Education, skills development are key to driving Africa’s competitiveness into future

June 9, 2010 by SAP News 0

PretoriaThe key to unlocking Africa’s competitiveness lies in improving access to technology while raising the levels of education and skills so that the tremendous untapped human capital on the continent can be harnessed to more productive levels.

So said Simon Carpenter, Director of Strategic Initiatives at SAP South Africa, delivering the keynote address at the European Conference on Information Systems (ECIS) that is being hosted at the University of Pretoria, this week.

The conference is the largest and most prestigious Information Systems grouping in Europe, with the gathering in Pretoria of academics and students from leading institutions being the first time this event has been hosted outside of Europe.

The SAP University Alliances is a key partner of the ECIS and has high-level representation at the conference through the Director of the University Alliances in EMEA, Mr Heino Schrader. The SAP University Alliances is also supported by representatives from the Munich University Competence Centre, delivering papers on innovative and groundbreaking topics.

“It is hugely exciting for us to see an event of this stature being hosted in Africa, and consider it a significant signal that Africa is the place to be, to do business and to contribute to the well-being of the continent and its people,” said Carpenter. “It opens up tremendous opportunities for the academic community to share its research and best practices, which this community is far more likely to do than companies in the private sector would be.”

SAP has wide-ranging programmes that touch and interact with academia, with its University Alliances Programme already well established on the continent to build links and networks between the commercial and academic worlds. This initiative aims to build an understanding and appreciation of the value of business software by including these studies and subjects in tertiary institutions.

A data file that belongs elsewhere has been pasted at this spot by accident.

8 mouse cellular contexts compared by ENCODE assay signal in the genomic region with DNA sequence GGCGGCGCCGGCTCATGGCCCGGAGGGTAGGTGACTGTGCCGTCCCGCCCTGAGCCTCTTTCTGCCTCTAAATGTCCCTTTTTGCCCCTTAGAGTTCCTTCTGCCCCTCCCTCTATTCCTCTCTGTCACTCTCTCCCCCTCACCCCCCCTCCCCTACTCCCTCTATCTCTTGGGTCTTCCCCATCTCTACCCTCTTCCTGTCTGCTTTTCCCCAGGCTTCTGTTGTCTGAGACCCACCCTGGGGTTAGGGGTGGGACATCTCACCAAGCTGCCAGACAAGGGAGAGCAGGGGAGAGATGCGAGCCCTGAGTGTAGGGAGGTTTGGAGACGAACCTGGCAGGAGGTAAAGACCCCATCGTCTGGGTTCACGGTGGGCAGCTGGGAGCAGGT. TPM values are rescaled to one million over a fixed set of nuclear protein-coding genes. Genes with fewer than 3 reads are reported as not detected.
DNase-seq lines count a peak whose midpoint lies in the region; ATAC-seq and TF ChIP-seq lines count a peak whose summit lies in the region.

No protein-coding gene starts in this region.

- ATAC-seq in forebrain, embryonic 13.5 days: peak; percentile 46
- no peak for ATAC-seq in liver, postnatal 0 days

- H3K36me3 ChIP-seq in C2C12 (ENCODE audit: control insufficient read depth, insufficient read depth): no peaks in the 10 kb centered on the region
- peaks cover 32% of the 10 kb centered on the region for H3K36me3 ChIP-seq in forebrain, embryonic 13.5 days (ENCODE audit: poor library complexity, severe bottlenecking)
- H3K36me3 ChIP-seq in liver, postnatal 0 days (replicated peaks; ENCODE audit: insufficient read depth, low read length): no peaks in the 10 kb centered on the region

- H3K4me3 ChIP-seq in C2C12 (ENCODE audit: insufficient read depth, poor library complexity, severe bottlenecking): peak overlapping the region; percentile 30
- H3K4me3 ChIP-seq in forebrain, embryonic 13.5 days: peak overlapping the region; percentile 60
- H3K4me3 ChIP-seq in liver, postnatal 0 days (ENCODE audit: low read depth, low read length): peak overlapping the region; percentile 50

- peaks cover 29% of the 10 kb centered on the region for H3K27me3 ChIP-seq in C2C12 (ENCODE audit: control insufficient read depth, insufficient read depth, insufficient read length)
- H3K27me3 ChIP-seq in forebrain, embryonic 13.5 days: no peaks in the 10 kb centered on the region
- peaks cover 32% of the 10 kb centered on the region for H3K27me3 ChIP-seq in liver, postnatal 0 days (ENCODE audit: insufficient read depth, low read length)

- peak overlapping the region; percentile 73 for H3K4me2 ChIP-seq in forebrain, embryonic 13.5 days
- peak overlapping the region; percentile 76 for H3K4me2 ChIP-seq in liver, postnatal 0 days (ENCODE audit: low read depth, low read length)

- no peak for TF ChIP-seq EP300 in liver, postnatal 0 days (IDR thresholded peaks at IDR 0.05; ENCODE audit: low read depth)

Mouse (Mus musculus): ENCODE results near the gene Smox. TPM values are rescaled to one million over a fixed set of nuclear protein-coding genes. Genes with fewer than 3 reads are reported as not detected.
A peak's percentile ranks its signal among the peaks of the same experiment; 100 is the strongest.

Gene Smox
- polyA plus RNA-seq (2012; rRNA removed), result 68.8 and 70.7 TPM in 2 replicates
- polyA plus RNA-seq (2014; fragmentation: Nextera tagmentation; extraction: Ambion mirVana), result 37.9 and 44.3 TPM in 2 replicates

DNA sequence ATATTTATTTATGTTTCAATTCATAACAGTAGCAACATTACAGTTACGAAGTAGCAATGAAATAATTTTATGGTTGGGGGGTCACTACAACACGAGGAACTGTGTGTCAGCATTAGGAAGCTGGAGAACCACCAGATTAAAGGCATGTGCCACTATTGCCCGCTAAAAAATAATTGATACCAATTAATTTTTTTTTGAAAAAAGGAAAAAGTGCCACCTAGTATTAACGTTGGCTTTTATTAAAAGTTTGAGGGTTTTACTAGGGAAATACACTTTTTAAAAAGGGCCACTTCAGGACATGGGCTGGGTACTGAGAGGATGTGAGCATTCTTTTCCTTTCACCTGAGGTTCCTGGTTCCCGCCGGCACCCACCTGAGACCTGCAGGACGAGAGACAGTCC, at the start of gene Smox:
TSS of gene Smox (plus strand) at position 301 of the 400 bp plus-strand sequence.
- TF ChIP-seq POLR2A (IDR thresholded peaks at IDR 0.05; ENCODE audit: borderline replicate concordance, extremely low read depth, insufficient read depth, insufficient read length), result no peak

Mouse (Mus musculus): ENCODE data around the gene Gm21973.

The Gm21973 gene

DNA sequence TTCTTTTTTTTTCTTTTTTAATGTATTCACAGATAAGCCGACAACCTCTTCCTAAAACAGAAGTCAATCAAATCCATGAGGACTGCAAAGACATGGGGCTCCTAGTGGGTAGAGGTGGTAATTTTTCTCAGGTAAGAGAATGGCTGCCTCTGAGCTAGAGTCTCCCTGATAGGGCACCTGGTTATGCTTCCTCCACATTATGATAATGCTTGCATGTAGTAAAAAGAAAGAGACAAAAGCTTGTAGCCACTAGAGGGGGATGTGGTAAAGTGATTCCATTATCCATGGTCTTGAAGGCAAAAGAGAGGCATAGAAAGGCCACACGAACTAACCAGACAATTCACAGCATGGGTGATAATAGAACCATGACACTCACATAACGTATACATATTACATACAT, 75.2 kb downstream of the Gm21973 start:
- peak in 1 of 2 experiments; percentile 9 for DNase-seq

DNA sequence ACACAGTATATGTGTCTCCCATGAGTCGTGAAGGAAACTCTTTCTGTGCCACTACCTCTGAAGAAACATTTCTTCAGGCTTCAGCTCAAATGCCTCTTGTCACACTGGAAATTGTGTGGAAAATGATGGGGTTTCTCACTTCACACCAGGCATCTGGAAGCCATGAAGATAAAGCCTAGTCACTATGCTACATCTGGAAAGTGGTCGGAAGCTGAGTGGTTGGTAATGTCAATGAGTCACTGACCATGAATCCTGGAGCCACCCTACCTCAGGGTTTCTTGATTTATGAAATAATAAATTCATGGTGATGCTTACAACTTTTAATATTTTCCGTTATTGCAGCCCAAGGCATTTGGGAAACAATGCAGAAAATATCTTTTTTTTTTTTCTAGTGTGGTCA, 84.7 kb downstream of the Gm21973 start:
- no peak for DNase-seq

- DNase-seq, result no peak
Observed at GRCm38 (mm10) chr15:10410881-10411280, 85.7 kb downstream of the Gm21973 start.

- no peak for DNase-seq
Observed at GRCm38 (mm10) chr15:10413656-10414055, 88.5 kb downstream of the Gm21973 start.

Carpenter said the need to develop the skills and technological competence of Africans could not be overstated, adding that exposure to the undeniable benefits of technology would do wonders for the future welfare of the continent.

“Many African countries are moving backwards or holding their own in the World Competitiveness Index, and we believe that empowering people through IT is key to turning this situation around,” said Carpenter. “We see huge potential for the adoption of technology in Africa that can help organisations improve the way they work, and thereby level the playing field so that African companies are not always on the back foot.

“If we manage to achieve this, we believe we will see more inbound activity directed at Africa, with a key factor being repatriating skills from the diaspora. There are a great number of skilled Africans living abroad who have sought better opportunities there, and we need to reach out to those people and encourage them to come and make a difference back home.”

One of the conference chairs, Professor Roy Johnson of the University of Pretoria, said the theme ‘IT to Empower’ is especially relevant in an African context and believed that exposing ECIS to the realities on the ground would go a long way to engendering understanding.

“Information systems is a global discipline and ignoring the benefits of technology is done at one’s peril,” he said. “We now live in a global society in which one has to collaborate and co-operate to progress, although in Africa the challenges of affordable bandwidth and skills are pressing.”

He said bringing the delegates to Africa would hopefully spark greater collaboration, especially in the research field, as this was sadly under-emphasised.

The Manager of the University Alliances Programme in Africa, Max Fuzani, said the direct involvement and active participation of SAP in the ECIS2010 is indicative of the company’s commitment to invest in skills development to drive growing economies for sustainable communities.

SAP
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